Saturday, July 28, 2007
They do it. All the time. You've probably seen them do it. I know I have. Even at church they do it, and they have no shame whatsoever. Now, some people claim that they are no worse than the males of the species, but my experience tells me otherwise. In fact, when I was a teenager and moved to a small town, one of them wanted to do it with me all of the time, and wouldn't take No!" for an answer.
It happens so often, that their behavior has become a joke. "A teen aged girl had been talking on the phone for 1/2 hour, and then she hung up. 'Wow,' said her father, 'That was really short. You usually talk for 2 hours. What happened?' 'Wrong number,' said the girl."
Teen aged girls and even preteens spend a lot of time talking. They talk at school, they talk on the phone, they text-message each other, and now, they use social networking to stay in touch. What a boy can say with "Yeah," a girl can say with 30 additional words. Boys don't pass notes, girls do. Boys don't win text-messaging contests, girls do. They get a lot of practice. "Yada, yada." That's why girls and women complain that we males don't talk much. By comparison, we are strong silent types for sure.
An article by Jennifer Warner and reported by CBS News, made this statement. "Teen aged girls who bond over gripe sessions and sharing each other's problems may be doing more harm than good emotionally. A new study shows that friendships based on complaining about each other's problems may raise anxiety levels among teen girls and potentially increase the risk of depression."
Amanda J. Rose, PhD, associate professor of psychology at the University of Missouri Columbia says, "These findings are interesting because girls' intentions when discussing problems may be to give and seek positive support. However, these conversations appear to contribute to increased depression."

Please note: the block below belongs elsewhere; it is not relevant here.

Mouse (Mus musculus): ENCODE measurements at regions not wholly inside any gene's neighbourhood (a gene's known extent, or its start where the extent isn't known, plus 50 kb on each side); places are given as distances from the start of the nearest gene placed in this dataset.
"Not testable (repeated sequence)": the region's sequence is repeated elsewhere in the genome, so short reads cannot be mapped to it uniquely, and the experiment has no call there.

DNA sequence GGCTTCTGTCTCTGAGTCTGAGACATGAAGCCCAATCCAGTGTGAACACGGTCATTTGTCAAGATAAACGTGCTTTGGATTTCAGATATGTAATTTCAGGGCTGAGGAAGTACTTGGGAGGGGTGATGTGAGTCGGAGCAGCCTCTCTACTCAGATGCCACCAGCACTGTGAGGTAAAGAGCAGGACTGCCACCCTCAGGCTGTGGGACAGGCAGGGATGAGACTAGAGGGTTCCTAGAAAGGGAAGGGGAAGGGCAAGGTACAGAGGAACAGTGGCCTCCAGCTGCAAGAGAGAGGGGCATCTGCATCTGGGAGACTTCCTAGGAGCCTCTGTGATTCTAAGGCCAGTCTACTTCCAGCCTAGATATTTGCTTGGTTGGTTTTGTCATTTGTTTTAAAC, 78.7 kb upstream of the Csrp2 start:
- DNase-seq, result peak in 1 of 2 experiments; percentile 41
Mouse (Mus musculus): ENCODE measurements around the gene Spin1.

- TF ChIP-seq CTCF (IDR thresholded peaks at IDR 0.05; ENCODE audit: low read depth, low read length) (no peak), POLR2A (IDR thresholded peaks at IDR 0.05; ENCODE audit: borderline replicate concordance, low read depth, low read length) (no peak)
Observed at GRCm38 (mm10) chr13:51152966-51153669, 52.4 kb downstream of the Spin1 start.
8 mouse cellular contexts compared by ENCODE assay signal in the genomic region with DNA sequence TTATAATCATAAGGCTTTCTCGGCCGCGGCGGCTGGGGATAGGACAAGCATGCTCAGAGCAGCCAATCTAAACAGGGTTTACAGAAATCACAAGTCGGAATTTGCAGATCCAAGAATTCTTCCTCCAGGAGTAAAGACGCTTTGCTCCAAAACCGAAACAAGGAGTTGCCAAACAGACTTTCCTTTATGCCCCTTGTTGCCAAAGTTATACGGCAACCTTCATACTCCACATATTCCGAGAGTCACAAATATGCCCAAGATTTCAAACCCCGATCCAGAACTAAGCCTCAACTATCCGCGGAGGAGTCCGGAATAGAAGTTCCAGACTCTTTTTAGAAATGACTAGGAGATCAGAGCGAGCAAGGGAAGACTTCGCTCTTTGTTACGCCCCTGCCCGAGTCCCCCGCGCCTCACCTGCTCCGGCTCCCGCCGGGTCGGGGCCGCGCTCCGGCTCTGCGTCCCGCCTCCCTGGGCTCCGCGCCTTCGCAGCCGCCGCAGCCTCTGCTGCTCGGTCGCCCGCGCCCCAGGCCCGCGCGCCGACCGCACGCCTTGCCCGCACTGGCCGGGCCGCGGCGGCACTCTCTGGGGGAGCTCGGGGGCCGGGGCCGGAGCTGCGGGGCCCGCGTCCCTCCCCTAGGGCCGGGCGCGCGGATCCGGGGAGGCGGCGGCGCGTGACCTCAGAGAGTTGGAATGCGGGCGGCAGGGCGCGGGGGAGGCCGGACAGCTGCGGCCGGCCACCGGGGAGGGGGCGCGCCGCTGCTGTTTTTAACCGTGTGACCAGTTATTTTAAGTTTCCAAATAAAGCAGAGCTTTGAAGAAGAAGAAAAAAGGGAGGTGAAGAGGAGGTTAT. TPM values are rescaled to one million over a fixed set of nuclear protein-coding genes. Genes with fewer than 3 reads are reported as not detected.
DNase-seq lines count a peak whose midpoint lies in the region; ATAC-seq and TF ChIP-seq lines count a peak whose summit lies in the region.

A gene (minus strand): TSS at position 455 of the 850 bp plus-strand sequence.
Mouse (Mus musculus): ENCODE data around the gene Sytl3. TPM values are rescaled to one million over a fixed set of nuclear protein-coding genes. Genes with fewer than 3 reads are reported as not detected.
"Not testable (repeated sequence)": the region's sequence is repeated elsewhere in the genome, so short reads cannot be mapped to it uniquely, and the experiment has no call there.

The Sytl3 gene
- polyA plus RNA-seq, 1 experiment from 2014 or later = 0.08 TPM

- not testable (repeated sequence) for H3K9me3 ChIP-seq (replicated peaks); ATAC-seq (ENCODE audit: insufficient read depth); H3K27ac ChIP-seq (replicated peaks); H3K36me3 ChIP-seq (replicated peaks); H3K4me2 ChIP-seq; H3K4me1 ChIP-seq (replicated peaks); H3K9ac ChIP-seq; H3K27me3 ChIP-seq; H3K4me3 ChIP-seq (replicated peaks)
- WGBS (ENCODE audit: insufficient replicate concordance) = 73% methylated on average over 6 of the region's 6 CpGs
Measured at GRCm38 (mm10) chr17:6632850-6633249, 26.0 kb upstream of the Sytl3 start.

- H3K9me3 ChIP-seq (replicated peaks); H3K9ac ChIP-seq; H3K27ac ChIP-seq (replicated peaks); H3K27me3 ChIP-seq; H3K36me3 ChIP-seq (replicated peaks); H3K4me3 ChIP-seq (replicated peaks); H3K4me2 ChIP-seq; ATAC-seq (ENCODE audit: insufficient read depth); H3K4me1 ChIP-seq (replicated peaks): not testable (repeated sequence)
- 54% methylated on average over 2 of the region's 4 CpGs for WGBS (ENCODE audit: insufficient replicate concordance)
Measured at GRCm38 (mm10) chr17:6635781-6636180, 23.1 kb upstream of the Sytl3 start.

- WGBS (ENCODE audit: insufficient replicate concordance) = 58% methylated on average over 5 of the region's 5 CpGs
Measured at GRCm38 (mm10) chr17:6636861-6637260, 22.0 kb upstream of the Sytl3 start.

Researchers say the study shows talking excessively with another person about struggles, such as rehashing and dwelling on negative feelings associated with them, can have both benefits and risks for people dealing with difficult issues. But boys of the same age didn't seem to suffer the same negative emotional effects of letting it all out. Probably because their disclosures consisted of an exchange of "Bummer" and "Yeah."
If you have a teenager in your household, you might want to track the amount of time spent communicating with her best friends. As already mentioned, time spent is higher than ever before. Teen girls are talking all of the time. In ways never dreamed of in the days of their mothers. When you consider all of the time talking at home, at school, at the mall, on the cell phone, through text-messages, and on their sites at YouTube, MySpace, FaceBook, MyYearbook, Piczo, Imeem, Bebo, and Tagged, it would probably astound the average parent or even teacher. And then, you have to consider the blogs, forums and chat rooms.
Juvenile depression is a reality. Now, parents and school counselors and medical professionals have to take into consideration this new dynamic. In addition to the negative exposure that teens find on the Internet, you have to factor in what could be negative exposure to friends. Technology is creating new addictions, and baring your soul may soon become one of them. I'm going to coin a new phrase. "Yada Yada Depression."
["I'm so low, I could do a ten minute free-fall off the edge of a dime."]